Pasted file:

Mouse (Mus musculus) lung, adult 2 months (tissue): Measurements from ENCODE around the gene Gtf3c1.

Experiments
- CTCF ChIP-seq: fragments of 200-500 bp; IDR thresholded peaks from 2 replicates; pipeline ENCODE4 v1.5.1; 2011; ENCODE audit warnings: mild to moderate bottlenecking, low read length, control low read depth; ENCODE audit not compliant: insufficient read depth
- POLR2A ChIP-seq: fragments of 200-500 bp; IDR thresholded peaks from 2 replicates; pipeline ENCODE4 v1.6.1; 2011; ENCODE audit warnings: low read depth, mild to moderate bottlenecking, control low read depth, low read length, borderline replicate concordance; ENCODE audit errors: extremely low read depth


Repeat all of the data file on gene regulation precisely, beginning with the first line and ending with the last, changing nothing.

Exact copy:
Mouse (Mus musculus) lung, adult 2 months (tissue): Measurements from ENCODE around the gene Gtf3c1.

Experiments
- CTCF ChIP-seq: fragments of 200-500 bp; IDR thresholded peaks from 2 replicates; pipeline ENCODE4 v1.5.1; 2011; ENCODE audit warnings: mild to moderate bottlenecking, low read length, control low read depth; ENCODE audit not compliant: insufficient read depth
- POLR2A ChIP-seq: fragments of 200-500 bp; IDR thresholded peaks from 2 replicates; pipeline ENCODE4 v1.6.1; 2011; ENCODE audit warnings: low read depth, mild to moderate bottlenecking, control low read depth, low read length, borderline replicate concordance; ENCODE audit errors: extremely low read depth